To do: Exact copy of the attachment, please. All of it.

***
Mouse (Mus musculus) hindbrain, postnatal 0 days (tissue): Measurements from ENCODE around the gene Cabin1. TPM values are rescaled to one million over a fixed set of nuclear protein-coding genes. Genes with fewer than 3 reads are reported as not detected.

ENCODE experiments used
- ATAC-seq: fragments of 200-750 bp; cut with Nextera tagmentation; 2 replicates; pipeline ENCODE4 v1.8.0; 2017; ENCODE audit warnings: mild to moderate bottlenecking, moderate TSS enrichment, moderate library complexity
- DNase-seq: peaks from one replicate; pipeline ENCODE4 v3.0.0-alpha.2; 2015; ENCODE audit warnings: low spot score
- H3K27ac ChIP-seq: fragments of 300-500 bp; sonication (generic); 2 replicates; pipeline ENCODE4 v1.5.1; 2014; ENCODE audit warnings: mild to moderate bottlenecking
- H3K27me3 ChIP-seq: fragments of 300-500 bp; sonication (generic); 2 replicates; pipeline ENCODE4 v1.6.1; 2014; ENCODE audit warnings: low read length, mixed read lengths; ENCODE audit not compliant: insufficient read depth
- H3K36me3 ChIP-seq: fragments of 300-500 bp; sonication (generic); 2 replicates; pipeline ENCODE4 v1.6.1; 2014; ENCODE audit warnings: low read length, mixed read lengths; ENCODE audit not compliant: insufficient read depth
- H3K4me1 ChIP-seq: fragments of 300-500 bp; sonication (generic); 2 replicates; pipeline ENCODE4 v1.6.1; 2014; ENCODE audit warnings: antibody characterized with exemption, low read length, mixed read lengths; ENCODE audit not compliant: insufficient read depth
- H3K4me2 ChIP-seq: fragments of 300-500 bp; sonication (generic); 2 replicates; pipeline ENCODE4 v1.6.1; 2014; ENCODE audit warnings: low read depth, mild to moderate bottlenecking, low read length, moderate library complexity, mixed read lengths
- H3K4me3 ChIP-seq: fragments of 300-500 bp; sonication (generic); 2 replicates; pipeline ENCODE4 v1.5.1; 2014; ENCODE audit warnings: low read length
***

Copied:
Mouse (Mus musculus) hindbrain, postnatal 0 days (tissue): Measurements from ENCODE around the gene Cabin1. TPM values are rescaled to one million over a fixed set of nuclear protein-coding genes. Genes with fewer than 3 reads are reported as not detected.

ENCODE experiments used
- ATAC-seq: fragments of 200-750 bp; cut with Nextera tagmentation; 2 replicates; pipeline ENCODE4 v1.8.0; 2017; ENCODE audit warnings: mild to moderate bottlenecking, moderate TSS enrichment, moderate library complexity
- DNase-seq: peaks from one replicate; pipeline ENCODE4 v3.0.0-alpha.2; 2015; ENCODE audit warnings: low spot score
- H3K27ac ChIP-seq: fragments of 300-500 bp; sonication (generic); 2 replicates; pipeline ENCODE4 v1.5.1; 2014; ENCODE audit warnings: mild to moderate bottlenecking
- H3K27me3 ChIP-seq: fragments of 300-500 bp; sonication (generic); 2 replicates; pipeline ENCODE4 v1.6.1; 2014; ENCODE audit warnings: low read length, mixed read lengths; ENCODE audit not compliant: insufficient read depth
- H3K36me3 ChIP-seq: fragments of 300-500 bp; sonication (generic); 2 replicates; pipeline ENCODE4 v1.6.1; 2014; ENCODE audit warnings: low read length, mixed read lengths; ENCODE audit not compliant: insufficient read depth
- H3K4me1 ChIP-seq: fragments of 300-500 bp; sonication (generic); 2 replicates; pipeline ENCODE4 v1.6.1; 2014; ENCODE audit warnings: antibody characterized with exemption, low read length, mixed read lengths; ENCODE audit not compliant: insufficient read depth
- H3K4me2 ChIP-seq: fragments of 300-500 bp; sonication (generic); 2 replicates; pipeline ENCODE4 v1.6.1; 2014; ENCODE audit warnings: low read depth, mild to moderate bottlenecking, low read length, moderate library complexity, mixed read lengths
- H3K4me3 ChIP-seq: fragments of 300-500 bp; sonication (generic); 2 replicates; pipeline ENCODE4 v1.5.1; 2014; ENCODE audit warnings: low read length